El Al to Merge Sun d’Or Unit With Israir to Meet Low-cost Competition

Israel’s flag carrier to pay $24 million and give Israir parent IDB a 25% stake in merged business

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El Al planes parked at Ben-Gurion International Airport, Tel Aviv.
El Al planes parked at Ben-Gurion International Airport, Tel Aviv.Credit: David Bachar

In a bid to keep Israel’s flag carrier competitive in an era of huge growth and sharper competition in aviation, El Al Airlines said on Sunday it had reached a preliminary agreement to merge its Sun d’Or unit with the smaller carrier Israir.

Under the agreement, El Al will buy Israir from the IDB group, which is controlled by Argentinian investor Eduardo Elsztain. IDB will get cash of no more than $24 million plus a 25% stake in the merged company.

The price doesn’t include Israir aircraft, which the company is expected to sell to a third party and lease back. Failing that, El Al will have to buy the planes for at least $70 million.

In money terms, the El Al-Israir deal is relatively small, but it is critical to Israeli carriers’ ability to compete in the aviation market created by Israel’s Open Skies agreement with the European Union. El Al shares ended 2% higher at 3.28 shekels (94 cents) on the Tel Aviv Stock Exchange.

The 2013 pact, which is being implemented in stages, has enabled a surfeit of new airlines to enter the Israeli market and given Israeli carriers, which include Arkia as well as El Al and Israir, more access to European destinations.

The result has been huge growth in air traffic in and out of Israel – April traffic alone was up 25.9% over the same month a year earlier – as well as lower airfares. El Al has struggled to compete with the hottest part of the market – the low-cost airlines, like Easyjet, that offer cheap, no-frills services.

El Al’s Up brand was launched in 2014 to meet the low-cost challenge but it hasn’t expanded its routes and destinations and has been judged a failure. By contrast, Israir under CEO Uri Sirkis, has transformed itself from an airline into a tourism company and has seen its passenger loads climb sharply. In May, they were up 37% year on year, although with just 2.3% of all the traffic in and out of Ben-Gurion International Airport it remains a small player. Sirkis is expected to become the CEO of the merged companies.

El Al’s Ben-Gurion share is close to a third, but foreign airlines are tough competitors and it faces a big increase in costs if its share declines to under 30% for an extended period, as happened in April when it sunk to 27.7%. The law entitles airlines with more than a 30% share of Ben-Gurion traffic to a 20% discount on fees and right now El Al is the only airline enjoying that cost advantage.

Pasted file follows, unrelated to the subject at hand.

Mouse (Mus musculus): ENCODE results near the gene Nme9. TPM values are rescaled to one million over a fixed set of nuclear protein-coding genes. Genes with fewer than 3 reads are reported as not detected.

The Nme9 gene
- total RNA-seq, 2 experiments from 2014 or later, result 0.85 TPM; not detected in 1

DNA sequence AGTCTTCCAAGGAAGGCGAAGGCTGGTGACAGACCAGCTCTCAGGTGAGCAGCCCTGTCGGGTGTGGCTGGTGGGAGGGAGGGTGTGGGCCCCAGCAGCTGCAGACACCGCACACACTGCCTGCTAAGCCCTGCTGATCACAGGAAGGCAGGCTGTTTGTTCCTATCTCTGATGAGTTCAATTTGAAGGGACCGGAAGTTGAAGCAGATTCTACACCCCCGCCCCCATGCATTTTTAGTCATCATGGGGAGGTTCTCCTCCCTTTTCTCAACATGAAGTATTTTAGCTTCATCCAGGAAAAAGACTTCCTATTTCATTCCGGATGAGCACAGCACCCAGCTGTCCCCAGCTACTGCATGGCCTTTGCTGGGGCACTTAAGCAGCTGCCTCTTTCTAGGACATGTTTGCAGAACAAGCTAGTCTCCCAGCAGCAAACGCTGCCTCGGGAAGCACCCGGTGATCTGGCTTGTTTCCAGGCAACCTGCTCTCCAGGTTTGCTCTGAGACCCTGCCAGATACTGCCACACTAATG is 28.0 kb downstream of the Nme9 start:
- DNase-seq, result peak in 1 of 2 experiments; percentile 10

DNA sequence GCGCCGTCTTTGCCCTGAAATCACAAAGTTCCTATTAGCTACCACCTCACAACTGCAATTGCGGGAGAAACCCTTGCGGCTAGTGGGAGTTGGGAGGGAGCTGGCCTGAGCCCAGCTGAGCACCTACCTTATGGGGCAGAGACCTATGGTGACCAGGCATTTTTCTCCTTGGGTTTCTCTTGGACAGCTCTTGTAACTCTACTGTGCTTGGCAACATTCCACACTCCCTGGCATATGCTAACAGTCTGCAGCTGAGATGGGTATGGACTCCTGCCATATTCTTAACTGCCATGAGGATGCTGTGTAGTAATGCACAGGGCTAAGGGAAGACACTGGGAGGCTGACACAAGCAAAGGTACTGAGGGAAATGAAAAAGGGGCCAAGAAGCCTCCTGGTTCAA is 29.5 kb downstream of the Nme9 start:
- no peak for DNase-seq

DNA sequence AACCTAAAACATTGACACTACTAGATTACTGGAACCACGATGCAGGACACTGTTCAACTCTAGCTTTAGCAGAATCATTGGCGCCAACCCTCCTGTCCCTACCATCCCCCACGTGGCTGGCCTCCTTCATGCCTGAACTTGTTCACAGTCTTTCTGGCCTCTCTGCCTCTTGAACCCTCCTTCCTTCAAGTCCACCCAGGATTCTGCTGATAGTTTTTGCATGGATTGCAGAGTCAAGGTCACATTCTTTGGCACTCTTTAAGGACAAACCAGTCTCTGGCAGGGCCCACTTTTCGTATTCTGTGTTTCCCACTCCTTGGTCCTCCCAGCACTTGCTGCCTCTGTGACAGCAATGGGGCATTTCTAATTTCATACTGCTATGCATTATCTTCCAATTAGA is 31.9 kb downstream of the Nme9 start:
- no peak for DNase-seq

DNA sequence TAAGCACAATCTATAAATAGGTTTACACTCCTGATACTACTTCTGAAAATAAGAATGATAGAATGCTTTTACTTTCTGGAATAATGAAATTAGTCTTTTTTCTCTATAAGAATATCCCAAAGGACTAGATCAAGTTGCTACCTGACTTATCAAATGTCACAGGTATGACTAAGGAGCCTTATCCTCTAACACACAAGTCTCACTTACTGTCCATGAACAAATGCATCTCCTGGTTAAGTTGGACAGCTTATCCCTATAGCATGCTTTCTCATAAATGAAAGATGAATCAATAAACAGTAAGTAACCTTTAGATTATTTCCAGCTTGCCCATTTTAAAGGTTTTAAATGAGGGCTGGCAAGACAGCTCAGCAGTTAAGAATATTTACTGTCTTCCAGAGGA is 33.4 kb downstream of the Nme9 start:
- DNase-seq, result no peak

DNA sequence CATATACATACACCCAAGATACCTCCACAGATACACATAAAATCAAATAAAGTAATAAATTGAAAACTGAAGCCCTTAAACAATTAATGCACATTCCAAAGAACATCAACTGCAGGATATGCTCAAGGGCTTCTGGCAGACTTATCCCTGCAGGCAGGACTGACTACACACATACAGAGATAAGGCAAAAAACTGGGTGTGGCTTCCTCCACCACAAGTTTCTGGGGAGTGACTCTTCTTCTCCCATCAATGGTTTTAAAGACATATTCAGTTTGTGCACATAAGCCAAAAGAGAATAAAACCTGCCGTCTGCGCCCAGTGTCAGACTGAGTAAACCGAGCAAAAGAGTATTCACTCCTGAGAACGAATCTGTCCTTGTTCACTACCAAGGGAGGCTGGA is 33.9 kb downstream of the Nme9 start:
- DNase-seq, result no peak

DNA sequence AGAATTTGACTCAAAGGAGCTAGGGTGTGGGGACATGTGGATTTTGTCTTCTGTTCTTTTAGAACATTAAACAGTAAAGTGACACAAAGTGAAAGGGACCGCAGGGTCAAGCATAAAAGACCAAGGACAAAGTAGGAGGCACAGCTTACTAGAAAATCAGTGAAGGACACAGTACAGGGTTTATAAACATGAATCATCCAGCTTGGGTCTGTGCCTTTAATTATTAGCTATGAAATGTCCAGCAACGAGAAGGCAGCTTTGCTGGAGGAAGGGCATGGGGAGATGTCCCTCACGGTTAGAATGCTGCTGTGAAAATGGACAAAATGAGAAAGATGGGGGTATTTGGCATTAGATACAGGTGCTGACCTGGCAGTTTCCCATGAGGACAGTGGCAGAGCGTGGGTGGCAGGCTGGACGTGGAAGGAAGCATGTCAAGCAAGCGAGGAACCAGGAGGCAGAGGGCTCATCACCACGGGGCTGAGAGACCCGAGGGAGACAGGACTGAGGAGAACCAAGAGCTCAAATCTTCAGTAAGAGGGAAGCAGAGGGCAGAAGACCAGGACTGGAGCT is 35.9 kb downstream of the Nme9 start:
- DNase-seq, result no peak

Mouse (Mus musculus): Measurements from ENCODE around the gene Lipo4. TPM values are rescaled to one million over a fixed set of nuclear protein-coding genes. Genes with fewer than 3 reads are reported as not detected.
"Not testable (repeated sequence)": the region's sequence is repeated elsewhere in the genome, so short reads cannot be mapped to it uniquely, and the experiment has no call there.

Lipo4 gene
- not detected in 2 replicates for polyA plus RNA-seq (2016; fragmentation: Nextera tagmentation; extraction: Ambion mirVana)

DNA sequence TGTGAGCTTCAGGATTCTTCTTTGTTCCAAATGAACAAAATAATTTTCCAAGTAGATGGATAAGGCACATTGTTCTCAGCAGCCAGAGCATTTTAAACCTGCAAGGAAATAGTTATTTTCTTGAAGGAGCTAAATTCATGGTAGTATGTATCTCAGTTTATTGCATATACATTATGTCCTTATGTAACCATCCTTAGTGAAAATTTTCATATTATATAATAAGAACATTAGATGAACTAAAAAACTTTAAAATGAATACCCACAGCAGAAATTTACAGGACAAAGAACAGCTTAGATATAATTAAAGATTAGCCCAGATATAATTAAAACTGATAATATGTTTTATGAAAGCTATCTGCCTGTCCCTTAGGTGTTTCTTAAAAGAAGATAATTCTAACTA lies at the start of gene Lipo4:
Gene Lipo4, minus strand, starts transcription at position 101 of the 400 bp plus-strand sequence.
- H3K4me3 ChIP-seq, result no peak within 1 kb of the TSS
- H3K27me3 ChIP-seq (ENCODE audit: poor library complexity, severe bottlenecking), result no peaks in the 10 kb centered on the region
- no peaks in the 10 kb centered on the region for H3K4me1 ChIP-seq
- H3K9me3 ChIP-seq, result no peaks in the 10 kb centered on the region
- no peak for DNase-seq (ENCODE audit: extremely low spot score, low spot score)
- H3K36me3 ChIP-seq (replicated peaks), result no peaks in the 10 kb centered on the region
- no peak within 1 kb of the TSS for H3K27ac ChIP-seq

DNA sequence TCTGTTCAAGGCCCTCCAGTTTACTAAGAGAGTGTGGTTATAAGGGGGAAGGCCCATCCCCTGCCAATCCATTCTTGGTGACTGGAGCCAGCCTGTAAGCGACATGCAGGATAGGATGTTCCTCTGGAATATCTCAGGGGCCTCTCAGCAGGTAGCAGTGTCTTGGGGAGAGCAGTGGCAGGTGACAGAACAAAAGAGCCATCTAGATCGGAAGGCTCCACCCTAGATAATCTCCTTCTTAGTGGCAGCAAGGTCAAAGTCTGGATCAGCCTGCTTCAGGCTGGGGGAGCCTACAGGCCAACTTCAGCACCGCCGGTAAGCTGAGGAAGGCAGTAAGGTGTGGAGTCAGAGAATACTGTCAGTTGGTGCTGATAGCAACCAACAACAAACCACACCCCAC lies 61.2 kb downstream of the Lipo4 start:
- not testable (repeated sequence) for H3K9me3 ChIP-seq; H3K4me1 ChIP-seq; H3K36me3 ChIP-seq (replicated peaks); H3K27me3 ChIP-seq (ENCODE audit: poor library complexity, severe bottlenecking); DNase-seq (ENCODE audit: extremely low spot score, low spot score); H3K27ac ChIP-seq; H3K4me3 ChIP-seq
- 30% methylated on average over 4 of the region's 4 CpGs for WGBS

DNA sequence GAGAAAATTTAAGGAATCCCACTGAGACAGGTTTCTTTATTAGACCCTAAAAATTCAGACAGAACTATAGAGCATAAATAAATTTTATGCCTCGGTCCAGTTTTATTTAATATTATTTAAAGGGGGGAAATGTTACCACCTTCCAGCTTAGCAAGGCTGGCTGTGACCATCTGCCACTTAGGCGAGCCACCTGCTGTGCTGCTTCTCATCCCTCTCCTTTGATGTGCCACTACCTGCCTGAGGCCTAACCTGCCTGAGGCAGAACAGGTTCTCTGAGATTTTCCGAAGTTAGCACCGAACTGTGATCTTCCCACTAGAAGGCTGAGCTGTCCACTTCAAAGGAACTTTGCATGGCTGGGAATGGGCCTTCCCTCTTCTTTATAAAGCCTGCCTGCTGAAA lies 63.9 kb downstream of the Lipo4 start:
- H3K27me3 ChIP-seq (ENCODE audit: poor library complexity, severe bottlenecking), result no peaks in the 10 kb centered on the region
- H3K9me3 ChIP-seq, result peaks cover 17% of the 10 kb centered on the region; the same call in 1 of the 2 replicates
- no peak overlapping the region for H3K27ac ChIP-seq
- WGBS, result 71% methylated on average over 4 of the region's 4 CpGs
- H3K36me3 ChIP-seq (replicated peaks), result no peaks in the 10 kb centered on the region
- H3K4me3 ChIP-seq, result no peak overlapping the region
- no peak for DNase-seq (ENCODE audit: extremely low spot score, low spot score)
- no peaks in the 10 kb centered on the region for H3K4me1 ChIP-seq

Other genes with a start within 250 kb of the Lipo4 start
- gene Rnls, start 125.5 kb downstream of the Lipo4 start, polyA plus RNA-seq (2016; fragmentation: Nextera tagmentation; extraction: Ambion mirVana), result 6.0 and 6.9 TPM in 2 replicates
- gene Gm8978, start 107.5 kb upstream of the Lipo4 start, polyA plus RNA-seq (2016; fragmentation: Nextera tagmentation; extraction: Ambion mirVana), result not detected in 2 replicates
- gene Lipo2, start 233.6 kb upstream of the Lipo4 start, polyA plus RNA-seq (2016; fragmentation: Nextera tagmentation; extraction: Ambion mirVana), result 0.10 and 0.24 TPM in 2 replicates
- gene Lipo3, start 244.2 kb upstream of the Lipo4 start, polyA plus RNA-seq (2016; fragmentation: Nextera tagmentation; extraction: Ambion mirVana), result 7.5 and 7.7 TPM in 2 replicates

The agreement comes after 18 months of negotiations, but it faces several hurdles before it can be completed.

One is the Antirust Authority, which will have to balance the fact that El Al is already the dominant airline at Ben-Gurion and the fact that it is facing huge competition from the growing number of foreign airlines plying routes to and from Israel. Antitrust Commissioner Michal Halperin is recusing herself from the decision because she previous advised El Al before taking office.

An opinion prepared for the airline by Menachem Perlman, a former antitrust economist, argues that the two carriers don’t really compete because El Al services scheduled routes while Israir is like a low-cost airline.

The two airlines are counting on the backing of the Transportation Ministry for the merger. Tourism Minster Israel Katz has been the driving force behind Open Skies and has promised the reform won’t hurt Israeli carriers.

Labor unions present another obstacle. Although the pilots union on Sunday gave its backing, labor-management relations at El Al have been poor over the past year and employees are suspicious of any move management makes that could threat their jobs or conditions.

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